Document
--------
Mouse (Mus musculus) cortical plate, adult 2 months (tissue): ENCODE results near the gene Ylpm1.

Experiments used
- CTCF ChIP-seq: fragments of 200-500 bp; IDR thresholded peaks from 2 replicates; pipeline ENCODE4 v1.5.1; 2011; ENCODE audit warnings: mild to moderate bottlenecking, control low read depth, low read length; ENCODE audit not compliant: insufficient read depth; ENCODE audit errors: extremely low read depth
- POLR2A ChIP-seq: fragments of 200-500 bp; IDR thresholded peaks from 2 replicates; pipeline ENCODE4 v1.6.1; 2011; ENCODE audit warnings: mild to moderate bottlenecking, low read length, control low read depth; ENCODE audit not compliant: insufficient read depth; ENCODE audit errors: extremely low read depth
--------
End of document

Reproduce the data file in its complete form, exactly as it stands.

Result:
Mouse (Mus musculus) cortical plate, adult 2 months (tissue): ENCODE results near the gene Ylpm1.

Experiments used
- CTCF ChIP-seq: fragments of 200-500 bp; IDR thresholded peaks from 2 replicates; pipeline ENCODE4 v1.5.1; 2011; ENCODE audit warnings: mild to moderate bottlenecking, control low read depth, low read length; ENCODE audit not compliant: insufficient read depth; ENCODE audit errors: extremely low read depth
- POLR2A ChIP-seq: fragments of 200-500 bp; IDR thresholded peaks from 2 replicates; pipeline ENCODE4 v1.6.1; 2011; ENCODE audit warnings: mild to moderate bottlenecking, low read length, control low read depth; ENCODE audit not compliant: insufficient read depth; ENCODE audit errors: extremely low read depth